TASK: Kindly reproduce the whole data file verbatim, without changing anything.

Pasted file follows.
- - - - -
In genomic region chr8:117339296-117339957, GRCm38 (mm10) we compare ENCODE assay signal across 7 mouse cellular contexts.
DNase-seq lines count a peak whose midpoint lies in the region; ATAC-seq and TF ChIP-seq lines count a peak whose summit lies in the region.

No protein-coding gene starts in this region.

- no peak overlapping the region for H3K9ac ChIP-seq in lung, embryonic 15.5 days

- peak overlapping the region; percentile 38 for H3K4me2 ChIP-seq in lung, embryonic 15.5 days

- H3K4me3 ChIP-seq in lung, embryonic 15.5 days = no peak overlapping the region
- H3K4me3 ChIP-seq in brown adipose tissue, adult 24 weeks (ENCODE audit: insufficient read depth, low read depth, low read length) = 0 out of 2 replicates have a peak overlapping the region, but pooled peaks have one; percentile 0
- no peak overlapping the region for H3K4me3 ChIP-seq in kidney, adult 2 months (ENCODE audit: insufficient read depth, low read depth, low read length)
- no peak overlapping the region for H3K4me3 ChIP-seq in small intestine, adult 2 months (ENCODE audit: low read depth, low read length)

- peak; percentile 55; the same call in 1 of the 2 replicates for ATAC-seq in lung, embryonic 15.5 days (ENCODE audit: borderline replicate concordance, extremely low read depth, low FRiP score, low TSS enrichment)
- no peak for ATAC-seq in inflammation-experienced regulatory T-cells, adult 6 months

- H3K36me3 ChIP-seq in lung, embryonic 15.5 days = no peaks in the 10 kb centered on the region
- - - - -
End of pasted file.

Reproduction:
In genomic region chr8:117339296-117339957, GRCm38 (mm10) we compare ENCODE assay signal across 7 mouse cellular contexts.
DNase-seq lines count a peak whose midpoint lies in the region; ATAC-seq and TF ChIP-seq lines count a peak whose summit lies in the region.

No protein-coding gene starts in this region.

- no peak overlapping the region for H3K9ac ChIP-seq in lung, embryonic 15.5 days

- peak overlapping the region; percentile 38 for H3K4me2 ChIP-seq in lung, embryonic 15.5 days

- H3K4me3 ChIP-seq in lung, embryonic 15.5 days = no peak overlapping the region
- H3K4me3 ChIP-seq in brown adipose tissue, adult 24 weeks (ENCODE audit: insufficient read depth, low read depth, low read length) = 0 out of 2 replicates have a peak overlapping the region, but pooled peaks have one; percentile 0
- no peak overlapping the region for H3K4me3 ChIP-seq in kidney, adult 2 months (ENCODE audit: insufficient read depth, low read depth, low read length)
- no peak overlapping the region for H3K4me3 ChIP-seq in small intestine, adult 2 months (ENCODE audit: low read depth, low read length)

- peak; percentile 55; the same call in 1 of the 2 replicates for ATAC-seq in lung, embryonic 15.5 days (ENCODE audit: borderline replicate concordance, extremely low read depth, low FRiP score, low TSS enrichment)
- no peak for ATAC-seq in inflammation-experienced regulatory T-cells, adult 6 months

- H3K36me3 ChIP-seq in lung, embryonic 15.5 days = no peaks in the 10 kb centered on the region